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Open AccessArticle
Multispectral, Aerial Disease Detection for Myrtle Rust (Austropuccinia psidii) on a Lemon Myrtle Plantation
Received: 1 February 2019 / Revised: 26 February 2019 / Accepted: 1 March 2019 / Published: 7 March 2019
PDF Full-text (2920 KB) | HTML Full-text | XML Full-text | Supplementary Files
Abstract
Disease management in agriculture often assumes that pathogens are spread homogeneously across crops. In practice, pathogens can manifest in patches. Currently, disease detection is predominantly carried out by human assessors, which can be slow and expensive. A remote sensing approach holds promise. Current [...] Read more.
Disease management in agriculture often assumes that pathogens are spread homogeneously across crops. In practice, pathogens can manifest in patches. Currently, disease detection is predominantly carried out by human assessors, which can be slow and expensive. A remote sensing approach holds promise. Current satellite sensors are not suitable to spatially resolve individual plants or lack temporal resolution to monitor pathogenesis. Here, we used multispectral imaging and unmanned aerial systems (UAS) to explore whether myrtle rust (Austropuccinia psidii) could be detected on a lemon myrtle (Backhousia citriodora) plantation. Multispectral aerial imagery was collected from fungicide treated and untreated tree canopies, the fungicide being used to control myrtle rust. Spectral vegetation indices and single spectral bands were used to train a random forest classifier. Treated and untreated trees could be classified with high accuracy (95%). Important predictors for the classifier were the near-infrared (NIR) and red edge (RE) spectral band. Taking some limitations into account, that are discussedherein, our work suggests potential for mapping myrtle rust-related symptoms from aerial multispectral images. Similar studies could focus on pinpointing disease hotspots to adjust management strategies and to feed epidemiological models. Full article
(This article belongs to the Special Issue UAV/Drones for Agriculture and Forestry)
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Review

Jump to: Research

Open AccessReview
A Review on the Use of Unmanned Aerial Vehicles and Imaging Sensors for Monitoring and Assessing Plant Stresses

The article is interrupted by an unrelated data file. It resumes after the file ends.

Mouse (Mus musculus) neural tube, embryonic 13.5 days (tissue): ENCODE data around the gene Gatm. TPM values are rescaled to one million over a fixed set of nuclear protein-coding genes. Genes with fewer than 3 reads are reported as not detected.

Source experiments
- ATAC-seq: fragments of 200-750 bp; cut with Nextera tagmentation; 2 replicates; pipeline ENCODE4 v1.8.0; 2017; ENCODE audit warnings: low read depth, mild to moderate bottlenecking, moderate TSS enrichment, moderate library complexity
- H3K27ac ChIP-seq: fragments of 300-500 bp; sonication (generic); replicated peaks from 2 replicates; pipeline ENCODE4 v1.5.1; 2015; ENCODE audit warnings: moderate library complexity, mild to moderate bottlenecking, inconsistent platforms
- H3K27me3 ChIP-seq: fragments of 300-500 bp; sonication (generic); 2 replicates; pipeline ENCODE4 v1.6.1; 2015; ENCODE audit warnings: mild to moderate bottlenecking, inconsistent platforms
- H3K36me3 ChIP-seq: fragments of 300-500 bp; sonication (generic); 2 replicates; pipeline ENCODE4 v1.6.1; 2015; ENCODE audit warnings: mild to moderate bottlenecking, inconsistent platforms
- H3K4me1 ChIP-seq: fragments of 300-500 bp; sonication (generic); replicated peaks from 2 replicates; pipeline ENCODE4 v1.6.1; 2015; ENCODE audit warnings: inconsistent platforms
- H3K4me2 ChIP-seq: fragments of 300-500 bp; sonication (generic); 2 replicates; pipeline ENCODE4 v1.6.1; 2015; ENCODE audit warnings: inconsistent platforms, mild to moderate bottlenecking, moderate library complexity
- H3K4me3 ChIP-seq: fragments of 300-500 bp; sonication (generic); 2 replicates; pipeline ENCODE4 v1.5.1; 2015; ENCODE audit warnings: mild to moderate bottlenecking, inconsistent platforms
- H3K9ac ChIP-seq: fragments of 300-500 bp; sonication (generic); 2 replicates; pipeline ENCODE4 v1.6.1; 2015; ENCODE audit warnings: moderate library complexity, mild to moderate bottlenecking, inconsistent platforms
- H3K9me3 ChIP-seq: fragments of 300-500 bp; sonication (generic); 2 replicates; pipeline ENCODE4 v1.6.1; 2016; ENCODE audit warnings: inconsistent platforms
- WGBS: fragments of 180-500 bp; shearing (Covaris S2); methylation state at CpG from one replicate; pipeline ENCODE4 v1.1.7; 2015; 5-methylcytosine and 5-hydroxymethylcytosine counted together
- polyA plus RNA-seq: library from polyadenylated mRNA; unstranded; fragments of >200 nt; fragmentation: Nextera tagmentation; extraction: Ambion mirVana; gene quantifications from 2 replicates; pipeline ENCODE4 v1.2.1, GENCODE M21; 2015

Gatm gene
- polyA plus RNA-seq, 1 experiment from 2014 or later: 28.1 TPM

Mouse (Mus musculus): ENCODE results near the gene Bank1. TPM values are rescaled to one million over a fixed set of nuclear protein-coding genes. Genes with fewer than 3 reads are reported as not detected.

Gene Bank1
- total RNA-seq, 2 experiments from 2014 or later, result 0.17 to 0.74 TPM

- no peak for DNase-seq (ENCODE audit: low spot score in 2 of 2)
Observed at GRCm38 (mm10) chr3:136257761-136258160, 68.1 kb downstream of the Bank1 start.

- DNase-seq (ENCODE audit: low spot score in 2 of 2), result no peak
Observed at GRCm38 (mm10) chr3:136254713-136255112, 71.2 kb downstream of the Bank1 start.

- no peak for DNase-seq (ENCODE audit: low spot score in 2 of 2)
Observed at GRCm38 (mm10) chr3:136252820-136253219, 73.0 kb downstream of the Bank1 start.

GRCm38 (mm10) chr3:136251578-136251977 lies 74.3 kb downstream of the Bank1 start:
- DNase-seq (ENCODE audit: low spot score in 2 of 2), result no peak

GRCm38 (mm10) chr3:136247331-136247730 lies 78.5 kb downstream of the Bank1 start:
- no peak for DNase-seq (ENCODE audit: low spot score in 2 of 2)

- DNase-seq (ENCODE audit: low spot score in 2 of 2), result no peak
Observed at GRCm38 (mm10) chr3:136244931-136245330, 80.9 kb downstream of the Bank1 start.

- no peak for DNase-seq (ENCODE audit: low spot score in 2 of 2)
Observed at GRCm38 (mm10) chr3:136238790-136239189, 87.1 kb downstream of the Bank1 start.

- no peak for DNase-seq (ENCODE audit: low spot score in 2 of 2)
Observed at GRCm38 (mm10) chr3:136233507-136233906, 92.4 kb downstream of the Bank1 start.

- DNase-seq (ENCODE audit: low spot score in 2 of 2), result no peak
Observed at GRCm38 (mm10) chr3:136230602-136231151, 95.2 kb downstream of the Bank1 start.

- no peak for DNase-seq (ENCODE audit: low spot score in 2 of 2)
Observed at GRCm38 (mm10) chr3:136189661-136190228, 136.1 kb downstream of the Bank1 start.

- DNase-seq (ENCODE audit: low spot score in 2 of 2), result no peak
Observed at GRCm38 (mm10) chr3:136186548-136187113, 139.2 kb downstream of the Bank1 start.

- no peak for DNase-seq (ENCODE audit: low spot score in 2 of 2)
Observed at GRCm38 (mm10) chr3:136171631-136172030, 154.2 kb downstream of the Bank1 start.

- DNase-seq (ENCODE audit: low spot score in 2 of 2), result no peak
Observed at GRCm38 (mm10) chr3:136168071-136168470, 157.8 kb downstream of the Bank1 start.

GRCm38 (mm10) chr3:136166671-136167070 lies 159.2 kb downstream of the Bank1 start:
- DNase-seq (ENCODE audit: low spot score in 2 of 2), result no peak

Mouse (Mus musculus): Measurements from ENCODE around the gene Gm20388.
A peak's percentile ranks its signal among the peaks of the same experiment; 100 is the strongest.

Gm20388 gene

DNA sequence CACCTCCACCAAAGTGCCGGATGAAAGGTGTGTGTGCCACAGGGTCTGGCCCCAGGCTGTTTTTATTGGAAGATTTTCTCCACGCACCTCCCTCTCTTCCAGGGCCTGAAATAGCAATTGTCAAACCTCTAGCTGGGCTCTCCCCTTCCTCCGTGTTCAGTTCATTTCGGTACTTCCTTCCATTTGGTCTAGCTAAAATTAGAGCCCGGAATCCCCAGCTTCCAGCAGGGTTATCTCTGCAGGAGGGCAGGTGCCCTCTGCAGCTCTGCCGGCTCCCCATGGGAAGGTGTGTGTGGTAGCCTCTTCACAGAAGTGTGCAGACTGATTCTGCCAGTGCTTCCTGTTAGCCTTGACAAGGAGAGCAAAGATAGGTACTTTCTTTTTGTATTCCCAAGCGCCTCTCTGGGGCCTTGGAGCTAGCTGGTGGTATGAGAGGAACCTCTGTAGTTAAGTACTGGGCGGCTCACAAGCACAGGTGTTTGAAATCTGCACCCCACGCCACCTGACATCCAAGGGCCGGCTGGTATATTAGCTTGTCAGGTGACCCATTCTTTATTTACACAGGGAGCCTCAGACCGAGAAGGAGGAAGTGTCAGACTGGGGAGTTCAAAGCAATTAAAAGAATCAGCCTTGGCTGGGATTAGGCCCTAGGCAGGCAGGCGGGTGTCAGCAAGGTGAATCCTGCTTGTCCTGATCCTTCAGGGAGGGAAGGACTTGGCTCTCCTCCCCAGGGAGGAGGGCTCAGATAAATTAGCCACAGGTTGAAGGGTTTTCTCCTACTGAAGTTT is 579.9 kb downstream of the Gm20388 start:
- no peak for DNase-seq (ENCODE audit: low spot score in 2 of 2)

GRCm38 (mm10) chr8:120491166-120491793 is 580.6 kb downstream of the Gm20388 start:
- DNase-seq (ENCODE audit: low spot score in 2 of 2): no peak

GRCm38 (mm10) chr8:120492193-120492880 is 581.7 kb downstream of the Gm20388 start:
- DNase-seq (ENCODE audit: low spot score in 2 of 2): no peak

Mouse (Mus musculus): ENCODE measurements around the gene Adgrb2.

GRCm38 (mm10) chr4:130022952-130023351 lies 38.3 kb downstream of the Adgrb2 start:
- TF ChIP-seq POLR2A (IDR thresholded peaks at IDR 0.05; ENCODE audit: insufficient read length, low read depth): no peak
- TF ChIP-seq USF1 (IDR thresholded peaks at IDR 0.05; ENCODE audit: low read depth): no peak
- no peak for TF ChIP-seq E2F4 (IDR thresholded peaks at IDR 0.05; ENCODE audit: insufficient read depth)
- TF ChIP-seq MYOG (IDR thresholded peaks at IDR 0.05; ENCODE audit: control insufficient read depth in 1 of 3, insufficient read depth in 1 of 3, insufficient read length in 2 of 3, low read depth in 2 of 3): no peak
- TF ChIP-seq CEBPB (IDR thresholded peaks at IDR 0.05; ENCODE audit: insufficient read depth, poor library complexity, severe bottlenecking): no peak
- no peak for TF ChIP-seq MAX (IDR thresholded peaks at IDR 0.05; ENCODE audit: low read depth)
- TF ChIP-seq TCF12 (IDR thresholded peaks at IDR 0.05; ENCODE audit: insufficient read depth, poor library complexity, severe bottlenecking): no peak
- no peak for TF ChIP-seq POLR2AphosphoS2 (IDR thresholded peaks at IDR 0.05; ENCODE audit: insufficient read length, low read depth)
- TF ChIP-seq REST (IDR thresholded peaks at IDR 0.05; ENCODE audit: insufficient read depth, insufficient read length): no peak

Received: 29 March 2019 / Revised: 12 April 2019 / Accepted: 17 April 2019 / Published: 20 April 2019
Cited by 1 | PDF Full-text (409 KB) | HTML Full-text | XML Full-text
Abstract
Unmanned aerial vehicles (UAVs) are becoming a valuable tool to collect data in a variety of contexts. Their use in agriculture is particularly suitable, as those areas are often vast, making ground scouting difficult, and sparsely populated, which means that injury and privacy [...] Read more.
Unmanned aerial vehicles (UAVs) are becoming a valuable tool to collect data in a variety of contexts. Their use in agriculture is particularly suitable, as those areas are often vast, making ground scouting difficult, and sparsely populated, which means that injury and privacy risks are not as important as in urban settings. Indeed, the use of UAVs for monitoring and assessing crops, orchards, and forests has been growing steadily during the last decade, especially for the management of stresses such as water, diseases, nutrition deficiencies, and pests. This article presents a critical overview of the main advancements on the subject, focusing on the strategies that have been used to extract the information contained in the images captured during the flights. Based on the information found in more than 100 published articles and on our own research, a discussion is provided regarding the challenges that have already been overcome and the main research gaps that still remain, together with some suggestions for future research. Full article
(This article belongs to the Special Issue UAV/Drones for Agriculture and Forestry)